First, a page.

An argument against using negative item scores in CTT

Last year, a client asked for my opinion about whether or not to use negative scores on test items. For example, if a participant answers an item correctly, they would get one point, but if they answer the item incorrectly, they would lose one point. This means the item would be scored dichotomously [-1,1] instead of in the more traditional way [0,1].

I believe that negative item scores are really useful if the goal is to confuse and mislead participants. They are not appropriate for most classical test theory (CTT) assessment designs, because they do not add measurement value, and they are difficult to interpret.

Interested in learning more about classical test theory and applying item analysis concepts? Join Psychometrician Austin Fossey for a free 75 minute online workshop — Item Analysis: Concepts and Practice — Tuesday, June 23, 2015  *space is limited

Measurement value of negative item scores

Changing the item scoring format from [0,1] to [-1,1] does not change anything about your ability to measure participants—after all, the dichotomous scores are just symbols. You are simply using a different total score scale.

Consider a 60-item assessment made up of dichotomously scored items. If the items are scored [0,1], the total score scale ranges from 0 to 60 points. If scored [-1,1], the score range doubles, now ranging from -60 to 60 points.

From a statistical standpoint, nothing has changed. The item-total discrimination statistics will be the same under both designs, as will the assessment’s reliability. The standard error of measurement will double, but that is to be expected because the score range has doubled. Thus there is no change in the precision of scores or misclassification rates. How you score the items does not matter as long as they are scored dichotomously on the same scale.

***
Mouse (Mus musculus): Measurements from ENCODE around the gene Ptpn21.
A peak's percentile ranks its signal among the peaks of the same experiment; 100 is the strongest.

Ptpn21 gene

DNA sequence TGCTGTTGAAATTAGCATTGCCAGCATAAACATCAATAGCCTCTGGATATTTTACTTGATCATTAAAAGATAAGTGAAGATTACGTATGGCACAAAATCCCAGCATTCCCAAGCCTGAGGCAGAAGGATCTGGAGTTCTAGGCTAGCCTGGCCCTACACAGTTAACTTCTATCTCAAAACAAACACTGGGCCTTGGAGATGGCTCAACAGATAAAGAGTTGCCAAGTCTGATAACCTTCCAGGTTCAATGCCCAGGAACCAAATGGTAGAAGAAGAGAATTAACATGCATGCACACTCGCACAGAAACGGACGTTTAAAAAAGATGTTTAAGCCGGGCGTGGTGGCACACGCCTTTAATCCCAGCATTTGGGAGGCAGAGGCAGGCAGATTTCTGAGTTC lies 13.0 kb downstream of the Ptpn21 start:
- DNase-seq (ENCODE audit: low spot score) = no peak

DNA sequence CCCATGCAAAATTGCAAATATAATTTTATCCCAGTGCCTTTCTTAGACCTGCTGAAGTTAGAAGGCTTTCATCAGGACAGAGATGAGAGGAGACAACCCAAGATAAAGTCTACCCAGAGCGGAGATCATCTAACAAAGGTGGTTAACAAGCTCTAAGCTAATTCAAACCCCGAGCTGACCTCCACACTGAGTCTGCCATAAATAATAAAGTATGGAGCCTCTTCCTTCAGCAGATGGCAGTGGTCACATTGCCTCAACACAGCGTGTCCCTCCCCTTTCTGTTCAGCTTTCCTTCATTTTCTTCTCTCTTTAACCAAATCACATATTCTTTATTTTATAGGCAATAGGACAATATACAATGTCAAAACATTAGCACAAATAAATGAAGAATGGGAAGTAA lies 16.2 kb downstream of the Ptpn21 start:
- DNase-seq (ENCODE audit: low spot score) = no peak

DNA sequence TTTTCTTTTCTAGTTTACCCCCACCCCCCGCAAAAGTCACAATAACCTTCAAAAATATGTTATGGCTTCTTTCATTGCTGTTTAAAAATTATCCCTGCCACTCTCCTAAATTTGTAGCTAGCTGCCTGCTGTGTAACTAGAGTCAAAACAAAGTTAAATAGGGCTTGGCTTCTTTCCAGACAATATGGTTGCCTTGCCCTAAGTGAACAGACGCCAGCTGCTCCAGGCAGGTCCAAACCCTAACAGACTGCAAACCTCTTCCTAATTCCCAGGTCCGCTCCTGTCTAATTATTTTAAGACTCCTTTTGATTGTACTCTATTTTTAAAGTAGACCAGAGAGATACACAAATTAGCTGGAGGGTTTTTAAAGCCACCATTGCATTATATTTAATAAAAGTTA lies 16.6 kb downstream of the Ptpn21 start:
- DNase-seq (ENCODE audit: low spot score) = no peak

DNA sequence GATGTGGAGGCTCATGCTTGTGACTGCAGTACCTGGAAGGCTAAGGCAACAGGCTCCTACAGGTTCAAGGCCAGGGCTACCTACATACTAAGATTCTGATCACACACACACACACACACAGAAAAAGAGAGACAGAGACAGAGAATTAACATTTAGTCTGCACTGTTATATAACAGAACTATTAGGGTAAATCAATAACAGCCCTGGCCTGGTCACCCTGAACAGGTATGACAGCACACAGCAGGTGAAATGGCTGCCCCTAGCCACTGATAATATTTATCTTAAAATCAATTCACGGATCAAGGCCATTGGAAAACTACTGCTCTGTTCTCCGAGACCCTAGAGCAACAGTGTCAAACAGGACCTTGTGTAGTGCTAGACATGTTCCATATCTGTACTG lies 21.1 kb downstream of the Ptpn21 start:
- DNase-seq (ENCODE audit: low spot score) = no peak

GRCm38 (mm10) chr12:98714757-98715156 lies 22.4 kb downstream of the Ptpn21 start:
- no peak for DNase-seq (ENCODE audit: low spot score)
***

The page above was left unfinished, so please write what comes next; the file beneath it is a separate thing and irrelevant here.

The figure below illustrates the score distributions for 1,000 normally distributed assessment scores that were simulated using WinGen. This sample’s item responses have been scored with three different models: [-1,1], [0,1], and [0,2]. While this shifts and stretches the distribution of scores on to different scales, there is no change in reliability or the standard error of measurement (as a percentage of the score range).

Distribution and assessment statistics for 1,000 simulated test scores with items dichotomously scored three ways: [-1,1], [0,1], and [0,2]

Interpretation issues of negative item scores

If the item scores do not make a difference statistically, and they are just symbols, then why not use negative scores? Remember that an item is a mechanism for collecting and quantifying evidence to support the student model, so how we score our items (and the assessment as a whole) plays a big role in how people interpret the participant’s performance.

Consider an item scored [0,1]. In a CTT model, a score of 1 represents accumulated evidence about the presence or magnitude of a construct, whereas a score of 0 suggests that no evidence was found in the response to this item.